Lent 25

The first time I really heard Ed Sheeran’s song Photograph, I was driving. My kids were with me. I was balling at the wheel. They were confused. I had just picked them up from school, to take them back to the home I knew we would not share much longer. I thought there really was a chance this might be it for us. I seriously feared that my kids might grow up only remembering their father in a photograph. I feared their love (or hate) for me would one day be immortalized in a picture their mom had taken. I feared the unknown more than I ever did before or have since in my 40 years of life.

The life I knew imploded, the same way the Character Mike says he went broke in Hemingway’s The Sun Also Rises. “Two ways… Gradually and then suddenly.” Things had been falling apart for months, years. The couch or computer chair was my bed. I drank way too much. We barely communicated. But I just thought it was the new normal. It was a horrible way for us all to live. But I was raised to believe in death before divorce. In all honesty, I think I was beginning a slow descent into the former. I think my ex-wife may have saved us all from a far, far worse existence when she filed those papers.

But I never saw it coming. I was gearing up to move into a rented room with no bed, no car, only a 44 inch TV and a job that I had for about a month to my name. I really feared that I was going to lose all contact with my children.

That was a little less than 2 years ago. This morning the song was playing while I dropped my kids off at school, like I do every Wednesday morning. As I watched my daughter run to the school door with her school backpack, her overnight bag and her coat all in her arms, I took one of those snapshots that we all take in our heads. A picture of joy, captured by memory, no film or digital pixels.

The adjustment has been very hard for us all. The adjustment has been very good for us all. There home is no Thomas Kinkade ideal homestead. They have two homes. One is with me. One is with their mother. Difficult days come. We deal with feelings of anger and hurt and confusion as they surface. But we are no longer in danger of becoming the family on the cover of Marilyn Manson’s Portrait of an American Family.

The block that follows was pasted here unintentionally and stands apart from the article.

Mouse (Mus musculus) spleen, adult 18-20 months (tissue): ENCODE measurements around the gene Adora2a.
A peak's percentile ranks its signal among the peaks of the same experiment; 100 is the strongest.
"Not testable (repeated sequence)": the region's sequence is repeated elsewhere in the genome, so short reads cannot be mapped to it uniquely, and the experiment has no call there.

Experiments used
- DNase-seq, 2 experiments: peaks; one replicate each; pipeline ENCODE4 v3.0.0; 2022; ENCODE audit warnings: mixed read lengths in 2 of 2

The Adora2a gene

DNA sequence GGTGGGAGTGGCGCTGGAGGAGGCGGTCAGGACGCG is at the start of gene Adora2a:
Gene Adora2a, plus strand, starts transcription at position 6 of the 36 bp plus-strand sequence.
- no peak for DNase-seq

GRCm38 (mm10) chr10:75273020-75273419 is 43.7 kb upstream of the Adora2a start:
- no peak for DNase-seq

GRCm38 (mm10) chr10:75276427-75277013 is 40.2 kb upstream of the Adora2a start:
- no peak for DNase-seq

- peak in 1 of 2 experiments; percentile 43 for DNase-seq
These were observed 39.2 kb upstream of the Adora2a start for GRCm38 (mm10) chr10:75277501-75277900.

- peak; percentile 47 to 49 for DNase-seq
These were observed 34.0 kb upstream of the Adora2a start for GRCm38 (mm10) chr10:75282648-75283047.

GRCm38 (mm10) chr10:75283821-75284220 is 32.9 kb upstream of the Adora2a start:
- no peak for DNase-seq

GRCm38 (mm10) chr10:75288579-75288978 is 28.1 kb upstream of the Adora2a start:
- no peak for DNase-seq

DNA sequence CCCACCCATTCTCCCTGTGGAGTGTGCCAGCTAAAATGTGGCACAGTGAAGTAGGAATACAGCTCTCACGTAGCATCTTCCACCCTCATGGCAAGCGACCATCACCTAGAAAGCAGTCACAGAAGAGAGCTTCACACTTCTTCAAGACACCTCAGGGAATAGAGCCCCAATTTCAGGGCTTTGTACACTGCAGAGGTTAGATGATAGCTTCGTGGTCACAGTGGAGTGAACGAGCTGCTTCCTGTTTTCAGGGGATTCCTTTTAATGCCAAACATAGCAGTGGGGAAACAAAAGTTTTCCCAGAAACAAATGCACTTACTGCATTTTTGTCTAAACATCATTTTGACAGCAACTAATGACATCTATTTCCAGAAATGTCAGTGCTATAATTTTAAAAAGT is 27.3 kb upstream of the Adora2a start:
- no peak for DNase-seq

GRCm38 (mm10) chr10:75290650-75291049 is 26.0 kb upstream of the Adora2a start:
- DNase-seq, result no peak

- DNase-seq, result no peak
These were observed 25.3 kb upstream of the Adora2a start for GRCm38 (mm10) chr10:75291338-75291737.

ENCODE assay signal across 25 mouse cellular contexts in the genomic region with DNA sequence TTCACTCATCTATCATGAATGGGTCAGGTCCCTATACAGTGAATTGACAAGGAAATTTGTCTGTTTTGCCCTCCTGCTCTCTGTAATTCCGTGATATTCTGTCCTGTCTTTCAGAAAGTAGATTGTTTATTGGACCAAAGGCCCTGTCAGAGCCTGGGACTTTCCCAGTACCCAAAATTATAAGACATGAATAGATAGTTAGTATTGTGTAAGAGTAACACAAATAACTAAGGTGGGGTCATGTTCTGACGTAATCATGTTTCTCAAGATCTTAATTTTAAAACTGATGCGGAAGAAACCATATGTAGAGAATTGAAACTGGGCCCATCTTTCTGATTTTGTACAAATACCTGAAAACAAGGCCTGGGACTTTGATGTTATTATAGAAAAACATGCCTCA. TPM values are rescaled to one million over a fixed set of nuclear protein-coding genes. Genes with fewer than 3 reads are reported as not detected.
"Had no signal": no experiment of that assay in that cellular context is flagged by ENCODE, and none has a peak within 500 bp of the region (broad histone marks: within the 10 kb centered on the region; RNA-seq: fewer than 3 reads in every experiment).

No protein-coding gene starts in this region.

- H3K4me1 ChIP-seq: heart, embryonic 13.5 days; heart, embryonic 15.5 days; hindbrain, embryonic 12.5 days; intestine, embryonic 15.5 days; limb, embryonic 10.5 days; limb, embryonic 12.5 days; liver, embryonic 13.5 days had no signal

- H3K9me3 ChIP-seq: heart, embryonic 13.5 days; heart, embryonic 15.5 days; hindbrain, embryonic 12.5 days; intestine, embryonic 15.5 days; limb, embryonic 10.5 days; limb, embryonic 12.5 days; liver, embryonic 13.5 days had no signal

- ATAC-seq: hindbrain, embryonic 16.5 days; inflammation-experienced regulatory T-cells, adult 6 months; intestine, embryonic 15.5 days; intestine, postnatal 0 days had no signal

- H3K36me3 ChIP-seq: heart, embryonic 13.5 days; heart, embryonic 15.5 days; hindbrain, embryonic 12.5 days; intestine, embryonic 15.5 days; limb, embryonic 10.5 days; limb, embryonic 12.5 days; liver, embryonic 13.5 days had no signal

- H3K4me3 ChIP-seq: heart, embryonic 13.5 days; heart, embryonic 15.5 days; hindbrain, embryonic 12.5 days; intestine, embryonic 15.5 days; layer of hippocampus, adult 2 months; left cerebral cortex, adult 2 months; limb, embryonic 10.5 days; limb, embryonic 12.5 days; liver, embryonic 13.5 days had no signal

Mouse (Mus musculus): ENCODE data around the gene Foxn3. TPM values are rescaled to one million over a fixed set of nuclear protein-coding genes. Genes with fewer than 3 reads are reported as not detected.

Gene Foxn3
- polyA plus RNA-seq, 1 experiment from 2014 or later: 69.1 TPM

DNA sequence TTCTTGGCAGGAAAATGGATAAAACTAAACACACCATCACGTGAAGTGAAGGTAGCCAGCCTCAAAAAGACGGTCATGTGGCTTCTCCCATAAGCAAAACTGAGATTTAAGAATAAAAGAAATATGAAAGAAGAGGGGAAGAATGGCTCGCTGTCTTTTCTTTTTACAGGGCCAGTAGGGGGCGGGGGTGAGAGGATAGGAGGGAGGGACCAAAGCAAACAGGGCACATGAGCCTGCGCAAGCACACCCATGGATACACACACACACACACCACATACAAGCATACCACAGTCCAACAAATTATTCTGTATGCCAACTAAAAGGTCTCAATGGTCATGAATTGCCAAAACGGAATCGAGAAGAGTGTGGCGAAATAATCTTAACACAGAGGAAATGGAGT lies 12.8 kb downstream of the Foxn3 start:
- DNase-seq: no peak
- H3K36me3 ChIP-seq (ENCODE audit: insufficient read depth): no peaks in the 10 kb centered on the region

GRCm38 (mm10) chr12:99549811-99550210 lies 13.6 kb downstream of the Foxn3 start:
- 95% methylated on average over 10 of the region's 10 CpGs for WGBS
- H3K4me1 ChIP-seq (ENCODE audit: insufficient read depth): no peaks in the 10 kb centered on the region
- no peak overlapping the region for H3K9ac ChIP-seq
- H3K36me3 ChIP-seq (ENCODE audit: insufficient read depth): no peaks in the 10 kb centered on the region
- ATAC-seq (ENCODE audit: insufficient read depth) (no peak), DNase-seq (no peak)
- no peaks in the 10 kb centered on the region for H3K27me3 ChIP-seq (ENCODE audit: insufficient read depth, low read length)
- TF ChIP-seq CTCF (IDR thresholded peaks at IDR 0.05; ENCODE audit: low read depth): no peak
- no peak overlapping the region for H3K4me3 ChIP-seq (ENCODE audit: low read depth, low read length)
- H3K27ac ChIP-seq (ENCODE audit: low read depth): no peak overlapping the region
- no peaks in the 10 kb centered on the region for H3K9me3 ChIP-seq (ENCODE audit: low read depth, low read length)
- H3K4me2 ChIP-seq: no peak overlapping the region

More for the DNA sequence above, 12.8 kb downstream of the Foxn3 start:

I no longer worry they will grow up with nothing but a picture of me, or us together, inside the pocket of their ripped jeans. I no longer worry they will grow up hearing nothing but whispers from me on the phone, forever waiting for me to come home. We will not have to make memories for ourselves where our eyes are never closing,
our hearts were never broken and times is forever frozen still.

I am not trying to justify my failures as a husband or a father. Divorce is not a band-aid for love gone bad, ever, especially when kids are involved. It is a tearing. And it tears up my heart that their lives will be marked by those scars as they grow. But I also know the pain of growing up underneath two adults who love each other but never learned how to properly express love, never developed the emotional capacity to communicate with compassion, even when hurting. I know the pain of the loud outburst and the long periods of silence that follow. For me the silence was always scarier, more heartbreaking than the volatile outbursts. Those weekends with my father gone or sleeping on the couch, my mother crying in her bedroom, the walking on eggshells, knowing one wrong move could make you the target of their anger toward each other, they still haunt me.

What we have is not perfect. But it is what we have. That may be the most obvious thing I’ve ever wrote. What wasn’t always obvious is that there is hope. The future is uncertain, sure. But there are rays of light that pierce our darkest days. And there are seeds of new life, a different life, a difficult life but a life of love. And these seeds are everywhere. Today it was in hearing them sing along with Ed Sheeran on the way to school. It was in my son asking if he could throw his apple core out the window on the way to school to plant a tree. It was in watching my daughter run – not care free – but happy nonetheless towards her school. It was in watching her run and not fearing that she may never run into my arms again. I think I heard Ed Sheeran’s Photograph for the first time today.

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